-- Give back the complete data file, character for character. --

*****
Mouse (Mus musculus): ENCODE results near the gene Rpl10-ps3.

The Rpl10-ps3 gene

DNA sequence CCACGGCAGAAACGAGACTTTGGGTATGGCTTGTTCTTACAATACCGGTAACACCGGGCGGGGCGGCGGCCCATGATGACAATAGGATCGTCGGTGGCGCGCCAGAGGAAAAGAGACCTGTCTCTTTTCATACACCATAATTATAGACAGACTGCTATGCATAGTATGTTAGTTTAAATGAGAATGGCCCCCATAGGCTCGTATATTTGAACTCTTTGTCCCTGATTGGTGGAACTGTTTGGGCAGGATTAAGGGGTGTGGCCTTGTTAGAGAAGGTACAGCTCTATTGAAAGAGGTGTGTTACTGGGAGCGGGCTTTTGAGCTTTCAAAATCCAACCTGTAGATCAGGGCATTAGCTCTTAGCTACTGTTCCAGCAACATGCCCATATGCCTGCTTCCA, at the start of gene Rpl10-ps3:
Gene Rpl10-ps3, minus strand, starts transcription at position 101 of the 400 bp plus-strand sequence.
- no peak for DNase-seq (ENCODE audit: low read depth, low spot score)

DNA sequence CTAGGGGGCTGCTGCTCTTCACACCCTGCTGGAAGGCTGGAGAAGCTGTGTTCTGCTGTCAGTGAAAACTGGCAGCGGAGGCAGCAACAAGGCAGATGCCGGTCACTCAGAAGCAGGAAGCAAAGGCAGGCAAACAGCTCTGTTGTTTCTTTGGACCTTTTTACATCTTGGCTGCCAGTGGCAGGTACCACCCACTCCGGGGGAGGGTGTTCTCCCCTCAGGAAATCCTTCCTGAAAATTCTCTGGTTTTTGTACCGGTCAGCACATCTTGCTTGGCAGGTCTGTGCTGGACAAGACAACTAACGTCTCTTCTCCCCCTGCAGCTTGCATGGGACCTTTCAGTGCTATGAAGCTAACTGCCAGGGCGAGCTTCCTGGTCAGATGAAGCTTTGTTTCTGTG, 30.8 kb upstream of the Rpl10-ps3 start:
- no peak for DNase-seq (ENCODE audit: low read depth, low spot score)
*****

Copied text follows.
Mouse (Mus musculus): ENCODE results near the gene Rpl10-ps3.

The Rpl10-ps3 gene

DNA sequence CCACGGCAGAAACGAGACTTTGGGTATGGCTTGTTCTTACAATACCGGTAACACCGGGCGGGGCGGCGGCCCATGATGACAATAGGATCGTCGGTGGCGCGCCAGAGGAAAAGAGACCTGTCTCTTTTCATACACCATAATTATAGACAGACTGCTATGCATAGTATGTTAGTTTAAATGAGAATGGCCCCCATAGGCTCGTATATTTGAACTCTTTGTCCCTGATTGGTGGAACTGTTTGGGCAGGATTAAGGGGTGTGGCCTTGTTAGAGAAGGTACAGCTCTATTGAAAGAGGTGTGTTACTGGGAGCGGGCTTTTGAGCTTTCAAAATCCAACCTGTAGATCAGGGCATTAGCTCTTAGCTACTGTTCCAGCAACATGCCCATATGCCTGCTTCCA, at the start of gene Rpl10-ps3:
Gene Rpl10-ps3, minus strand, starts transcription at position 101 of the 400 bp plus-strand sequence.
- no peak for DNase-seq (ENCODE audit: low read depth, low spot score)

DNA sequence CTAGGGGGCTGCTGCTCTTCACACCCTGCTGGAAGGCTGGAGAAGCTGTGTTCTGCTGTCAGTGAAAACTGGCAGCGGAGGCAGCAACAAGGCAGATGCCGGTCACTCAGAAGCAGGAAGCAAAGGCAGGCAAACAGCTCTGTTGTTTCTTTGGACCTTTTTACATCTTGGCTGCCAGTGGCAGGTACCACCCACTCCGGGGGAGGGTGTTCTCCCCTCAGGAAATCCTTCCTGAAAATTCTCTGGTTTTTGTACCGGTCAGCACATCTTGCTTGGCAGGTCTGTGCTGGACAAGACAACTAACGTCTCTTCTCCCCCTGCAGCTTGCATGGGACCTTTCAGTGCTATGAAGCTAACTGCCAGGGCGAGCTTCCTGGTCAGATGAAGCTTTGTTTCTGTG, 30.8 kb upstream of the Rpl10-ps3 start:
- no peak for DNase-seq (ENCODE audit: low read depth, low spot score)